By Calum Henderson
Lowdown: Brexit: The Uncivil War
(Sky's wording:) Available now on Sky Go and Sky On Demand, or catch it on BBC UKTV on Monday 1 April, 9.30pm
The last time I saw Benedict Cumberbatch he was on about 17 different drugs, stumbling around New York City with a death wish. This was in Patrick Melrose, not real life – you hope he takes better care of himself than that, though he does seem to be getting increasingly method with every role, so who knows. This time he's back in London, going bald and masterminding the Leave campaign in the BBC's Brexit: The Uncivil War.
Cumberbatch is Dominic Cummings, the campaign director for Vote Leave, the political Billy Beane who threw all convention out the window and went full Moneyball on Brexit by relying on algorithms and statistics. "Everyone knows who won," he says in the introductory monologue – rambling, frantic, classic Cumberbatch – "but not everyone knows how." In the 90 minutes that follow we find out in a way that's roughly a thousand times more entertaining than you ever thought something about Brexit could possibly be.
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The whole thing basically plays out like a political heist movie. The main point of difference as far as I can tell is that most heist movies have at least one character who's, you know, cool. Every character in Brexit is either a sickly-looking nerd and/or a complete and utter plonker. The closest you get to cool, in the Guy Ritchie movie sense of the word, is UKIP donor Arron Banks, who comes across a bit like Robbie Williams if Williams was part of the Only Fools and Horses Cinematic Universe.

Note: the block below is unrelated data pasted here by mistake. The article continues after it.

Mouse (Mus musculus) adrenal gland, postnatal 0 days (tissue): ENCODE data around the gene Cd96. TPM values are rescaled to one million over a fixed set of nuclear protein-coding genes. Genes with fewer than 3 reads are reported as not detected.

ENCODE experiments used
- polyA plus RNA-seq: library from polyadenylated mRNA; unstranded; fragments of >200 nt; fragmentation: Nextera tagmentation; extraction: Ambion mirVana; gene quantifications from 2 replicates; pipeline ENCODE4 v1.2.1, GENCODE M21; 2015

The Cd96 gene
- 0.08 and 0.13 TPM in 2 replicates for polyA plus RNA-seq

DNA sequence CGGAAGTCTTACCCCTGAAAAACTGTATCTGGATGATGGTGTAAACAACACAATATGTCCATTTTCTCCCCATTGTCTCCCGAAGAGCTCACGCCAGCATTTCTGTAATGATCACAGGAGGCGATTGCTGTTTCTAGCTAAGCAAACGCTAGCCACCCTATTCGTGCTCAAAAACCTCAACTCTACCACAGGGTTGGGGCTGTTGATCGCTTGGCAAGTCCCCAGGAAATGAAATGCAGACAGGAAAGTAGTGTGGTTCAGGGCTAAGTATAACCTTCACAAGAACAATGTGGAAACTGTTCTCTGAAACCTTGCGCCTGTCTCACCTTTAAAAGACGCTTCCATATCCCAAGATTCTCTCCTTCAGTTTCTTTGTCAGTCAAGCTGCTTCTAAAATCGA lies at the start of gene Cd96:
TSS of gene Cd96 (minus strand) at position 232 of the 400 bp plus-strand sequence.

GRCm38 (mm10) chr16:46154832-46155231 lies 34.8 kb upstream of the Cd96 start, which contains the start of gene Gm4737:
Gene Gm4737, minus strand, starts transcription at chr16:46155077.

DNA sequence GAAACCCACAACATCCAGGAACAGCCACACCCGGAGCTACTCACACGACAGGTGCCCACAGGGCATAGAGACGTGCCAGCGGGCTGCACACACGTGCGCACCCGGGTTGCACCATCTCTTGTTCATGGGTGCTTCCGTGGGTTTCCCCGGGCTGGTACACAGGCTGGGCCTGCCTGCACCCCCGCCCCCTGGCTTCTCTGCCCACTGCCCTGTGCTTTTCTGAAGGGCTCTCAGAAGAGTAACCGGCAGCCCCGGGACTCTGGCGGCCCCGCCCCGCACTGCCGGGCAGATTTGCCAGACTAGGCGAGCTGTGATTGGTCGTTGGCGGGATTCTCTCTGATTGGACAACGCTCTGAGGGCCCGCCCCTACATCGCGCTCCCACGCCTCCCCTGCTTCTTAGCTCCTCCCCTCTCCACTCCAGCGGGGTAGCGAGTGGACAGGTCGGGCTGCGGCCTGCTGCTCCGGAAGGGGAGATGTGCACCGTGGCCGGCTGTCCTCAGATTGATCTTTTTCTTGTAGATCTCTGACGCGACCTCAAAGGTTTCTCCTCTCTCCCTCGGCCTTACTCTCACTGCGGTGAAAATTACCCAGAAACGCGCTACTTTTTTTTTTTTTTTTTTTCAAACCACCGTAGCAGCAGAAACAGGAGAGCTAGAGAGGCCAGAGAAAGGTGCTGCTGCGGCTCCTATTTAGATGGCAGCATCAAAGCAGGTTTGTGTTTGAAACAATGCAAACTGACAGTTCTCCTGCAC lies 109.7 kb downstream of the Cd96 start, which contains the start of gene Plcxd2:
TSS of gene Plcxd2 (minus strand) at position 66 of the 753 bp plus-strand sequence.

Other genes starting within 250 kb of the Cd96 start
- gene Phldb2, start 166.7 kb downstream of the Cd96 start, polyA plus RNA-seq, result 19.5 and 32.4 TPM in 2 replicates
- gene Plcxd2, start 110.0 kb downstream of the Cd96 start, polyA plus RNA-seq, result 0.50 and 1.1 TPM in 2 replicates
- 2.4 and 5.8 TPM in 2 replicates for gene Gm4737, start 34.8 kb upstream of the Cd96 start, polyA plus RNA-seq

Banks is just one small part of the 1000-piece Leave jigsaw we watch falling into place in the first act. There's smarmy UKIP MP Douglas Carswell, who looks a bit like Phil from Kirstie and Phil (Location, Location, Location). We first see him having a clandestine meeting in the National Gallery with skittish lobbyist Matthew Elliott, who accurately points out their rendezvous point is "very Tinker, Tailor…"
Elliott's the one who suggests Cummings, a political outsider astutely summed up to the Remain team by the Government communications director as "basically mental". He wants to "hack the political system" and gets straight to work by scrawling on the office walls like Good Will Hunting (more like Bad Will Hunting) in search of a campaign message. Eventually he settles on "TAKE CONTROL", which everybody seems to like.
Like Vice, the biographical comedy-drama about the rise of former US Vice-President Dick Cheney, Brexit's subject matter and recency have inevitably made it polarising. Some have criticised the way it portrays figures like Nigel Farage and Boris Johnson as comedy buffoons, like the uncle out of Harry Potter, when the reality is a bit more serious. That's probably fair enough.
Admittedly I can only speak as a total Brexit dunce when I say I thought Brexit: The Uncivil War was brilliant – smartly written, clearly plotted, with Cumberbatch doing his usual Cumberbatch things. While the debate has moved on a bit since the referendum, it's helpful – at least now I have some frame of reference for my all Scottish uncle's apoplectic Facebook posts.